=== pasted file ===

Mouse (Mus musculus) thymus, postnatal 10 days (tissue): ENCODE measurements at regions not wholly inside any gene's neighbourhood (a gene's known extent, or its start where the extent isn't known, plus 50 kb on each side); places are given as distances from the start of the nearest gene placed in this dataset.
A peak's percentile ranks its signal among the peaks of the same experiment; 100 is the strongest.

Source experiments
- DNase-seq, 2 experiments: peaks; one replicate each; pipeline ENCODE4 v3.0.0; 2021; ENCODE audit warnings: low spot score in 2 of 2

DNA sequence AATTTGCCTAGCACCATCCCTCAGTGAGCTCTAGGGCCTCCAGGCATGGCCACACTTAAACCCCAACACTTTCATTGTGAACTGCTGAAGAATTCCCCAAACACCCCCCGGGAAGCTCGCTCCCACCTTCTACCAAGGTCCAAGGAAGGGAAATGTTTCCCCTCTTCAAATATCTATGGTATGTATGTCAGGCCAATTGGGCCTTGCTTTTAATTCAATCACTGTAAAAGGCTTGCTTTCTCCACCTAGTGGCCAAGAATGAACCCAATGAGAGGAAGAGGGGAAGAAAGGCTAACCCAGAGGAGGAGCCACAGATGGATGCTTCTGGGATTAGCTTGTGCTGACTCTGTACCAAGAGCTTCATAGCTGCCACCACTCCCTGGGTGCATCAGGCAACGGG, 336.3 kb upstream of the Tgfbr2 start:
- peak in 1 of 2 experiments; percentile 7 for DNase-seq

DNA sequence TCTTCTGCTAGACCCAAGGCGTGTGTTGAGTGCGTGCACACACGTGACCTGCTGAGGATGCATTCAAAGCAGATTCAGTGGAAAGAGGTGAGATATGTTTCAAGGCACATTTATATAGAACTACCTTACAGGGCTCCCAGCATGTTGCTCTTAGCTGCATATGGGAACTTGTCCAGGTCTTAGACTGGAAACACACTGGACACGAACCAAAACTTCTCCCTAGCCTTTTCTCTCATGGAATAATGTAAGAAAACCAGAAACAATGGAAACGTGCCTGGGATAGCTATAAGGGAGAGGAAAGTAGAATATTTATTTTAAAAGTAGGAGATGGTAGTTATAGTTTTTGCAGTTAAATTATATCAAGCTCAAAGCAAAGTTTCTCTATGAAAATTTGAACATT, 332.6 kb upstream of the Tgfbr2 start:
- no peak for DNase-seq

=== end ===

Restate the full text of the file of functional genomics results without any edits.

Mouse (Mus musculus) thymus, postnatal 10 days (tissue): ENCODE measurements at regions not wholly inside any gene's neighbourhood (a gene's known extent, or its start where the extent isn't known, plus 50 kb on each side); places are given as distances from the start of the nearest gene placed in this dataset.
A peak's percentile ranks its signal among the peaks of the same experiment; 100 is the strongest.

Source experiments
- DNase-seq, 2 experiments: peaks; one replicate each; pipeline ENCODE4 v3.0.0; 2021; ENCODE audit warnings: low spot score in 2 of 2

DNA sequence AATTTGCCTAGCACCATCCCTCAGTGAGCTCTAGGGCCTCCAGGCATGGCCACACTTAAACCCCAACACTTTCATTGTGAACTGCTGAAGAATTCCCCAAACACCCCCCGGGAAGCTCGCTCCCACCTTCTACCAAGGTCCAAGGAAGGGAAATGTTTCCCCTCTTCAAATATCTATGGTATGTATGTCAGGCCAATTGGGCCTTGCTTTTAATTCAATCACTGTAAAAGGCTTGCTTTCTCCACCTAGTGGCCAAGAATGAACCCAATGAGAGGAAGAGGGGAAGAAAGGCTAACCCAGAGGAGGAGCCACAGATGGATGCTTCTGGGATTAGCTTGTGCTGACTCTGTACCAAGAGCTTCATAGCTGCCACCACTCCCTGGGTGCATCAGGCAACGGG, 336.3 kb upstream of the Tgfbr2 start:
- peak in 1 of 2 experiments; percentile 7 for DNase-seq

DNA sequence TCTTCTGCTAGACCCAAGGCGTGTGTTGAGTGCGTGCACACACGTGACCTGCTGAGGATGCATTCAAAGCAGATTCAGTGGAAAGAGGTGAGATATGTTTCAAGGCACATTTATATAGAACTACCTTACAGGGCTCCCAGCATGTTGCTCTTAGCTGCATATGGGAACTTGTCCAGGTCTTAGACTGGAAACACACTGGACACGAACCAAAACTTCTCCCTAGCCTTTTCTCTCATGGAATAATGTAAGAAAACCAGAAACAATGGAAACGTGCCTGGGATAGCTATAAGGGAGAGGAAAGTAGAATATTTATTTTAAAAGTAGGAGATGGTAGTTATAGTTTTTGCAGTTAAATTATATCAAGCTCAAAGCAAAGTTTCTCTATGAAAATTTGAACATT, 332.6 kb upstream of the Tgfbr2 start:
- no peak for DNase-seq